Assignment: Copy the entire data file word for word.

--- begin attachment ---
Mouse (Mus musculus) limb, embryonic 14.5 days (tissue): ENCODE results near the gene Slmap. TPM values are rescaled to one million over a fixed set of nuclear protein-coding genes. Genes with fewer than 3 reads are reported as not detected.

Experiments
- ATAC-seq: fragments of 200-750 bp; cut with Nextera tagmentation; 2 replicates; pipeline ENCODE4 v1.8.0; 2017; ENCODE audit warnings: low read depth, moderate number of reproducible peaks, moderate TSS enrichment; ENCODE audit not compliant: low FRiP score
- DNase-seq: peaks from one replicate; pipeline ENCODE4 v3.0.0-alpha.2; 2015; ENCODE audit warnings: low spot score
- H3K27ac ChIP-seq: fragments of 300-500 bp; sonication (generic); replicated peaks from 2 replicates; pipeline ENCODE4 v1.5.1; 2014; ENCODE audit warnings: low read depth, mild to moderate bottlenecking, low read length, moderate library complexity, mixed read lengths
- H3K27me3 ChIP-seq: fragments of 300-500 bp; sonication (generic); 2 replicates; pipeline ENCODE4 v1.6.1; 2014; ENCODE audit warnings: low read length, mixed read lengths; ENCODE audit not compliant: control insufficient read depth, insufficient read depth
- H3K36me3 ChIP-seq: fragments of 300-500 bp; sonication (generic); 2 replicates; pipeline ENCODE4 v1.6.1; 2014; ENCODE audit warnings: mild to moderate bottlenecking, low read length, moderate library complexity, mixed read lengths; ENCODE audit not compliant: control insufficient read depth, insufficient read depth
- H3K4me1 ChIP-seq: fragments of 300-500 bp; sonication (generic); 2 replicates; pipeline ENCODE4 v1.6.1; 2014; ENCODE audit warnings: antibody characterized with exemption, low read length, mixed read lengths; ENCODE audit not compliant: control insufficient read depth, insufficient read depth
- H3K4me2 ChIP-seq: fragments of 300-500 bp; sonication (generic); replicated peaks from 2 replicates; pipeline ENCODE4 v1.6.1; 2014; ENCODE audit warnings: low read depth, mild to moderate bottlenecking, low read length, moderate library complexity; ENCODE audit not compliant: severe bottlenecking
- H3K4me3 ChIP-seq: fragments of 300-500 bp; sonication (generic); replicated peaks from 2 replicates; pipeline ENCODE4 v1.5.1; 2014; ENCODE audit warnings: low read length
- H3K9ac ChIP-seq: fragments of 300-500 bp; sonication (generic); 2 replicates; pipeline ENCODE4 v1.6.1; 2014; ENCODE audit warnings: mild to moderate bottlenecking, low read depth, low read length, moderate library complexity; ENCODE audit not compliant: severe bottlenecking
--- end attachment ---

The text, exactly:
Mouse (Mus musculus) limb, embryonic 14.5 days (tissue): ENCODE results near the gene Slmap. TPM values are rescaled to one million over a fixed set of nuclear protein-coding genes. Genes with fewer than 3 reads are reported as not detected.

Experiments
- ATAC-seq: fragments of 200-750 bp; cut with Nextera tagmentation; 2 replicates; pipeline ENCODE4 v1.8.0; 2017; ENCODE audit warnings: low read depth, moderate number of reproducible peaks, moderate TSS enrichment; ENCODE audit not compliant: low FRiP score
- DNase-seq: peaks from one replicate; pipeline ENCODE4 v3.0.0-alpha.2; 2015; ENCODE audit warnings: low spot score
- H3K27ac ChIP-seq: fragments of 300-500 bp; sonication (generic); replicated peaks from 2 replicates; pipeline ENCODE4 v1.5.1; 2014; ENCODE audit warnings: low read depth, mild to moderate bottlenecking, low read length, moderate library complexity, mixed read lengths
- H3K27me3 ChIP-seq: fragments of 300-500 bp; sonication (generic); 2 replicates; pipeline ENCODE4 v1.6.1; 2014; ENCODE audit warnings: low read length, mixed read lengths; ENCODE audit not compliant: control insufficient read depth, insufficient read depth
- H3K36me3 ChIP-seq: fragments of 300-500 bp; sonication (generic); 2 replicates; pipeline ENCODE4 v1.6.1; 2014; ENCODE audit warnings: mild to moderate bottlenecking, low read length, moderate library complexity, mixed read lengths; ENCODE audit not compliant: control insufficient read depth, insufficient read depth
- H3K4me1 ChIP-seq: fragments of 300-500 bp; sonication (generic); 2 replicates; pipeline ENCODE4 v1.6.1; 2014; ENCODE audit warnings: antibody characterized with exemption, low read length, mixed read lengths; ENCODE audit not compliant: control insufficient read depth, insufficient read depth
- H3K4me2 ChIP-seq: fragments of 300-500 bp; sonication (generic); replicated peaks from 2 replicates; pipeline ENCODE4 v1.6.1; 2014; ENCODE audit warnings: low read depth, mild to moderate bottlenecking, low read length, moderate library complexity; ENCODE audit not compliant: severe bottlenecking
- H3K4me3 ChIP-seq: fragments of 300-500 bp; sonication (generic); replicated peaks from 2 replicates; pipeline ENCODE4 v1.5.1; 2014; ENCODE audit warnings: low read length
- H3K9ac ChIP-seq: fragments of 300-500 bp; sonication (generic); 2 replicates; pipeline ENCODE4 v1.6.1; 2014; ENCODE audit warnings: mild to moderate bottlenecking, low read depth, low read length, moderate library complexity; ENCODE audit not compliant: severe bottlenecking